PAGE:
Q: My mother can't drive herself anymore. How do I find help with her transportation needs?
A: The decision to stop driving is one of the hardest decisions anyone will ever face. Driving is a symbol of independence. It can mean the difference between staying engaged or being stuck at home. So when driving is no longer safe, it is important to find other transportation options to keep your mother involved with outside activities. The Eldercare Locator (800-877-1116 or eldercare.gov) is a toll-free and Web-based information and referral service that links people to aging services in their community. Ask about senior transportation services, volunteer driver organizations and programs to help seniors learn to use public transportation. If your mom sells her car, she can use the money for a "transportation account" to cover the cost of taxis and other car services.
Q: I am about to move in with my 92-year-old uncle. He is still driving, and that really scares me. Any tips on getting him to give it up? I will be able to drive him, but I know it will be hard for him to give up his independence.
A: It is hard to give up the autonomy that comes with being able to drive. When it comes to safe driving, it is all about ability, not age. First, assess his driving skills. Take a ride with him and look for warning signs such as having trouble turning around to see while backing up, becoming easily distracted, hitting curbs, failing to notice traffic signs or having trouble navigating intersections.
If you notice these problems, it's time to have the conversation about giving up his license. Here are some ways to get started:
Focus on safety — for the driver and those around him. Acknowledge that driving these days is very different than when he first began and the travel environment has changed a lot, too.
Bring up a news story about an accident. Ask how he thinks about unsafe drivers on the road and see how he reacts.
Be direct and honest with him, citing real examples, such as witnessing his running a stop sign when you were in the car.
Finally, kudos to you for being willing to address this concern and become the driver. Your uncle will be able to stay engaged and get where he needs and wants to go — a critical element for the high quality of life we all want.
Q: I'm in a wheelchair, but I need help with transportation to go places, such as the senior center to play bingo. I have had an aide, but she cannot do this anymore. How can I find a driver (I'm willing to pay) or someone that can go on the bus with me?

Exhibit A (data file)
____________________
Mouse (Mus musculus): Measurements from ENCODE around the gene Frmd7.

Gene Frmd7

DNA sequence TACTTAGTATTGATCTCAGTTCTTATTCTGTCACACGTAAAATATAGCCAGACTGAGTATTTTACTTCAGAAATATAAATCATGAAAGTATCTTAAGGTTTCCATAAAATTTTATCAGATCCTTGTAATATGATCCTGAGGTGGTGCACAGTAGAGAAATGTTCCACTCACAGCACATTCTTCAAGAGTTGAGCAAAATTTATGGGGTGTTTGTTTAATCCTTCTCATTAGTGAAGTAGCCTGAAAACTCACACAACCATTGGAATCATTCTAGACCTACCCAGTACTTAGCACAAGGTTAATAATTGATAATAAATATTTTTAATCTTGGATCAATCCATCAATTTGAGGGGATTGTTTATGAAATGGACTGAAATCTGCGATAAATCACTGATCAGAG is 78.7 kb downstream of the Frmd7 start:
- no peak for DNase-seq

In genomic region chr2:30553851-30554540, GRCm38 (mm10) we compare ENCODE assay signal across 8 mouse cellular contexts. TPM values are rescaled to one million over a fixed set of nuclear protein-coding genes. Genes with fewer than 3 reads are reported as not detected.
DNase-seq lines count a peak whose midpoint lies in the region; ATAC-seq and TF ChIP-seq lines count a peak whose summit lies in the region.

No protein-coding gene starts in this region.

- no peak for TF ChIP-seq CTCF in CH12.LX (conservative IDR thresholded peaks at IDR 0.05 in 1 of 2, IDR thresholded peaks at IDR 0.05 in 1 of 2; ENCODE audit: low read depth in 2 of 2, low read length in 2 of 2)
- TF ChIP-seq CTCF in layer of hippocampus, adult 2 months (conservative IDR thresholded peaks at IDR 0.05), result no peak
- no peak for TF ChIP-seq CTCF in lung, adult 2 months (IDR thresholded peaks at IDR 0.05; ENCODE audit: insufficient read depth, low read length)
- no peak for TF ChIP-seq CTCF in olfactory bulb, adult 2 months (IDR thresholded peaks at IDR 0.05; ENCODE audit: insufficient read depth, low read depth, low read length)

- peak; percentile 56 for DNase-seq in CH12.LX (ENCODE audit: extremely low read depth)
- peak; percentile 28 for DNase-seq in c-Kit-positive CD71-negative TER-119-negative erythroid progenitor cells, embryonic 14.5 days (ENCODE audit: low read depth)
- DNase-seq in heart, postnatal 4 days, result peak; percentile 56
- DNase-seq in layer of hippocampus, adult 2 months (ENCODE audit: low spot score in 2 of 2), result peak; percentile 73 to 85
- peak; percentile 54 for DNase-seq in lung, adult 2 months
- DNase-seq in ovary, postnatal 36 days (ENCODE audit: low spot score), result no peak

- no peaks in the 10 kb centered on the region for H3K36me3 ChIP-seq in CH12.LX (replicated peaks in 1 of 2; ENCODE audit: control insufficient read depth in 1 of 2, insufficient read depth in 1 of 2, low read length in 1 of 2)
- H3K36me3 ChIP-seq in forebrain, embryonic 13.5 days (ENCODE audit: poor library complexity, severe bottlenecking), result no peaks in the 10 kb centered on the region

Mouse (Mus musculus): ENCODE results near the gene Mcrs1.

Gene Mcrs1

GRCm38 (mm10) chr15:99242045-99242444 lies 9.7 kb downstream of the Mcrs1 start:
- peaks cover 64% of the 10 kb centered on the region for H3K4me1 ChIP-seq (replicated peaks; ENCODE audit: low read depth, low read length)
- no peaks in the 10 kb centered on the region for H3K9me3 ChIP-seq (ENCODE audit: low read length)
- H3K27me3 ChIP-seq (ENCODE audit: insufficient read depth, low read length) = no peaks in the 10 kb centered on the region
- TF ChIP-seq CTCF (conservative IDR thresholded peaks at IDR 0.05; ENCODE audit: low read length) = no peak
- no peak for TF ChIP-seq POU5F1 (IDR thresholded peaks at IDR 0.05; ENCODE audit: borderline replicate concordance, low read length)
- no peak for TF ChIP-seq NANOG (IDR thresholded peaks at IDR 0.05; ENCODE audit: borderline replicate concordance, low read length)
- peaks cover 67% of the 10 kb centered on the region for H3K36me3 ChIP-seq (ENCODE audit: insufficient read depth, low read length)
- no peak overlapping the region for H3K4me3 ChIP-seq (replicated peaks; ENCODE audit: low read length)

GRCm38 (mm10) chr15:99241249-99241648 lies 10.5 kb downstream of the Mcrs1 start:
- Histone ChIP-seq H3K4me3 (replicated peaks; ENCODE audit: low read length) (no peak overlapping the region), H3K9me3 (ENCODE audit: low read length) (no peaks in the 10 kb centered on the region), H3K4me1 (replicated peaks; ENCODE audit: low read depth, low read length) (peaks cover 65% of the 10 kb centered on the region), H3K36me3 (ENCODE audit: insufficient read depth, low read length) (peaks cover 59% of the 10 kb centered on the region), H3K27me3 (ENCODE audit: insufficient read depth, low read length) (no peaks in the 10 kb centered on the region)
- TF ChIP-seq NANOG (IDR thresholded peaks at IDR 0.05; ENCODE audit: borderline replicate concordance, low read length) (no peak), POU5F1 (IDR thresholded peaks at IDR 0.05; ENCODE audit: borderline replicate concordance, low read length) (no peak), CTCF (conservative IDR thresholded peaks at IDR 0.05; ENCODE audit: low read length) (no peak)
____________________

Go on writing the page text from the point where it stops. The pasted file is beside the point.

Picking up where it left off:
A: It is so important to stay connected to the world as we get older, even if we have mobility challenges — so I am delighted to hear that you want to continue to get out and about. Many communities have private driving services that offer accessible transportation for a fee. Since you need some assistance, the service you are looking for is called "escorted transportation." You'll get door-through-door service — not just door-to-door or curb-to-curb service. Escorted transportation will help you get out of your home, into a vehicle and into your destination, such as the senior center or any other place you wish to go. To find this kind of service, call your local aging office, which will offer information and referrals. For the nearest aging office, try the Eldercare Locator (800-877-1116 or eldercare.gov). If you're lucky, your community has a specialized mobility referral program, and your aging office will direct you there.
Q: We need to move my mom, who has dementia and is in a wheelchair, from one assisted living facility to another facility near our new home, about 170 miles away. We are not comfortable transporting her in our car. Are there any companies that specialize in transporting elderly people from one city to another?
A: There are specialized transportation services that will provide transportation for your mother, but get ready to pay for this service. It might cost you as much as $40 an hour or more for the ride, plus extra for the extended length of the trip. Unless she can transfer from her wheelchair to the seat of the car, there will be an extra expense to get an accessible vehicle so that she can remain in her wheelchair. I would strongly recommend that she have an escort she knows and with whom she feels comfortable accompany her on this trip. It can be hard for people with dementia to manage a long ride to an unknown destination. Rather than just finding a transportation service online, go with a recommendation. Speak with the staff at both the assisted living residence she is in now and the one to which she will be moving for suggestions on driving services. Also check with your local aging office's information and referral service for companies or mobility options programs in the area. Good luck with the move.
Elinor Ginzler, a member of the AARP Caregiving Advisory Panel, is senior director of the Center for Supportive Services at the Jewish Council for the Aging. She is also coauthor of Caring for Your Parents — The Complete Family Guide.
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